Structural design with joints for maximum dissipation
A. Brandt, R. Singhal (eds.), Shock & Vibration, Aircraft/Aerospace, Energy Harvesting, Acoustics & Optics, Volume 9, Conference Proceedings of the Society for Experimental Mechanics Series: 179-188 (2016-01)
Contribution to Conference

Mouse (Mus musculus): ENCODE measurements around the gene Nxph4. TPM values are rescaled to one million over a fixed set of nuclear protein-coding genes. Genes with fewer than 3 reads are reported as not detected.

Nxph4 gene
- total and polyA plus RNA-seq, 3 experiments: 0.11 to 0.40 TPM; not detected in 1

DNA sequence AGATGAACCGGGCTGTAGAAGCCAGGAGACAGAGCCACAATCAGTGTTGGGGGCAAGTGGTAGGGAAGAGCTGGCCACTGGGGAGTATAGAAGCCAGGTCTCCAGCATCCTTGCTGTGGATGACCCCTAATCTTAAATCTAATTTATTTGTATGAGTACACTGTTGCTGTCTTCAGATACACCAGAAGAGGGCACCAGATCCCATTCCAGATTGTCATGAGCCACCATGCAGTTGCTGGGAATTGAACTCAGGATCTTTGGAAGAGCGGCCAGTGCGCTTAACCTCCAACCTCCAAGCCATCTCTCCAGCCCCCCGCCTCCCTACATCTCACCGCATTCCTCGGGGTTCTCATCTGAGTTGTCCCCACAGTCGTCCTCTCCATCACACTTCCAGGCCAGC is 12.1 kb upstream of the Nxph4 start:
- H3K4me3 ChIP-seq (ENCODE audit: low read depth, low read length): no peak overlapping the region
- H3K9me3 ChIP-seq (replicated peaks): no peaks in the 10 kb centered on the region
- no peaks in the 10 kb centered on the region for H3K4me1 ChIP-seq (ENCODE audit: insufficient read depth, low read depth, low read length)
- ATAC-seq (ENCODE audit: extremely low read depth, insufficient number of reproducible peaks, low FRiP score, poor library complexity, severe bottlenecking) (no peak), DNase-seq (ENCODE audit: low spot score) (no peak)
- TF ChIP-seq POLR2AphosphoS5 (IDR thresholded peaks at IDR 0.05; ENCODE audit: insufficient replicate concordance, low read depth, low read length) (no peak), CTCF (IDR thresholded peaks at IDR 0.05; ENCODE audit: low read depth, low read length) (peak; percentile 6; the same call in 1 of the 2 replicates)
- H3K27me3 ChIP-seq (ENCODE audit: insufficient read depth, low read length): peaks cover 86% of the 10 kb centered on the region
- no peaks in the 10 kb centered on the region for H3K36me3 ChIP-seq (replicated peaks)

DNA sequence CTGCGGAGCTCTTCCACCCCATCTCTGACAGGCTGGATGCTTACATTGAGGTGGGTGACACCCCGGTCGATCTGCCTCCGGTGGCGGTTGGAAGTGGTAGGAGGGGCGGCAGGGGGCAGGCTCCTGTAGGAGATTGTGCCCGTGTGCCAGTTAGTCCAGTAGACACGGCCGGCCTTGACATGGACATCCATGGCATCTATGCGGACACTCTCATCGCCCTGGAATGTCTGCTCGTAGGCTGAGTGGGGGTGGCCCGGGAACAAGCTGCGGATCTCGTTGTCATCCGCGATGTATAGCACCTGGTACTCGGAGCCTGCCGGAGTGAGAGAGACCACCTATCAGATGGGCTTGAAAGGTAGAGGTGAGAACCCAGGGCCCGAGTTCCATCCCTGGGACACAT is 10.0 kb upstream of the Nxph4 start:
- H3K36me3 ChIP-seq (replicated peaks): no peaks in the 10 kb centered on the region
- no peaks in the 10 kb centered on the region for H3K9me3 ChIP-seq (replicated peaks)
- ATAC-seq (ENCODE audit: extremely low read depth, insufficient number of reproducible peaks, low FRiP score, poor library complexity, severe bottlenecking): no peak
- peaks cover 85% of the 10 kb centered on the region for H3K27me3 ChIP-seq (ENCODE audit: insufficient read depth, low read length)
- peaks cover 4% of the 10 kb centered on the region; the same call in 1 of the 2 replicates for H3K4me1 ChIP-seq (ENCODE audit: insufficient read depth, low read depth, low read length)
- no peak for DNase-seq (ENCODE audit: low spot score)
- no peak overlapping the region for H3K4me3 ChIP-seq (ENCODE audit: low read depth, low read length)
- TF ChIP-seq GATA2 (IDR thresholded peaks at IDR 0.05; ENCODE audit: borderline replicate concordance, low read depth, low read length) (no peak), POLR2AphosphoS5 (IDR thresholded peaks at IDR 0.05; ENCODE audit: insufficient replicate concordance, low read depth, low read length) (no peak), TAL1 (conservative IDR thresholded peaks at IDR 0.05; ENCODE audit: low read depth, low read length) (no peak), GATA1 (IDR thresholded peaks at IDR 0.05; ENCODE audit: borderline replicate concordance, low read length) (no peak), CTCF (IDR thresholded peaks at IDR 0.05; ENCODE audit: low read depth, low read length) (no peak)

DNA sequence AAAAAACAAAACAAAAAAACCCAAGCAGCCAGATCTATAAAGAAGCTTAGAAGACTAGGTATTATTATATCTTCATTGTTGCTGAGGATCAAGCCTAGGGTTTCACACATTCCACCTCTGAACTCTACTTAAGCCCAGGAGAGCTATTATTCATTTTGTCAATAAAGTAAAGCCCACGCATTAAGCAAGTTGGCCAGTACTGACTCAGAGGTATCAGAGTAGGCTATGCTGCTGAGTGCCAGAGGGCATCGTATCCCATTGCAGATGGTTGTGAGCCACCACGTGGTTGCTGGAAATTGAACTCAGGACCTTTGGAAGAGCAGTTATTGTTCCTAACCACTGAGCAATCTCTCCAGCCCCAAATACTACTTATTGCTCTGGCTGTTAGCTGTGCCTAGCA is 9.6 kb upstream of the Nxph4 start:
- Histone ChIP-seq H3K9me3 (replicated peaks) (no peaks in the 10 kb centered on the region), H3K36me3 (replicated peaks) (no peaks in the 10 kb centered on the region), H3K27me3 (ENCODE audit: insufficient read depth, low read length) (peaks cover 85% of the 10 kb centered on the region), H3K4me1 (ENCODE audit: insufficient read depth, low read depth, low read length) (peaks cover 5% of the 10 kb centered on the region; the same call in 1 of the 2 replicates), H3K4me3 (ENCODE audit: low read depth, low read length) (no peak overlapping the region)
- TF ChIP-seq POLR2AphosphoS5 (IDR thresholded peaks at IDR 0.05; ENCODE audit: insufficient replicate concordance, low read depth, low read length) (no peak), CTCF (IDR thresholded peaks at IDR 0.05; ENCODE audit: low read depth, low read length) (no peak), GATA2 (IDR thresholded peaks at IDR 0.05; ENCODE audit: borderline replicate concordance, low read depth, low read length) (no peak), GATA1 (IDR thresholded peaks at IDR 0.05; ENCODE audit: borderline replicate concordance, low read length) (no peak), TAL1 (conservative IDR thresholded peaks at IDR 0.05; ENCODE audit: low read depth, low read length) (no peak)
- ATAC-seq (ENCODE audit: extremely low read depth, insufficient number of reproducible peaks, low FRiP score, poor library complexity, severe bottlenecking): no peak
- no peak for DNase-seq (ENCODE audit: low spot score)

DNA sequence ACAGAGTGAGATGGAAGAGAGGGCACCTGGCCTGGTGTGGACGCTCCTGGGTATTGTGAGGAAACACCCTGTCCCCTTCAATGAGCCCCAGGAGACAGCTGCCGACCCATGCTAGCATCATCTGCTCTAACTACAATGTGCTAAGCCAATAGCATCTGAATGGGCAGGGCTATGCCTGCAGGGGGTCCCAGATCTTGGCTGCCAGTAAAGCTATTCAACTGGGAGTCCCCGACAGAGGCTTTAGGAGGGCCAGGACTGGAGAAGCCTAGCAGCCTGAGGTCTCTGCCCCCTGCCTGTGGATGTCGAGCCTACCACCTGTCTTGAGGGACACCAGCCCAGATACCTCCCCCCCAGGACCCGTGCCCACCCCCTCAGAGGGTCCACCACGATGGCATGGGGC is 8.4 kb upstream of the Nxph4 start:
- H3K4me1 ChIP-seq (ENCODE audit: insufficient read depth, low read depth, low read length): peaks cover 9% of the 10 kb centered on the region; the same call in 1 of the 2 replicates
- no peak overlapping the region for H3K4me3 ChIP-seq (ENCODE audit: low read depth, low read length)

Many engineered structures are assembled using different kinds of joints such as bolted, riveted and clamped joints. Even if joints are often a small part of the overall structure, they can have a massive impact on its dynamics due to the introduction of nonlinearities. Thus, joints are considered a design liability. Significant effort has been spent in joint characterization and modelling, but a predictive joint model is still non-existent. To overcome these uncertainties and ensure certain safety standards, joints are usually overdesigned according to static considerations and their stiffness. Especially damping and nonlinearity are not considered during the design process. This can lead to lower performance, lower payload, and as result of the joints structural dynamic models often do a poor job of predicting the dynamic response. However, it is well-known that, particularly for metal structures, joints represent the main source of energy dissipation. In this work a minimal model is used to show how structural performance can be improved using joints as a design variable. Common optimization tools are applied to a nonlinear joint model in order to damp undesired structural vibrations. Results illustrate how the intentional choice of joint parameters and locations can effectively reduce vibration level for a given operating point of a jointed structure.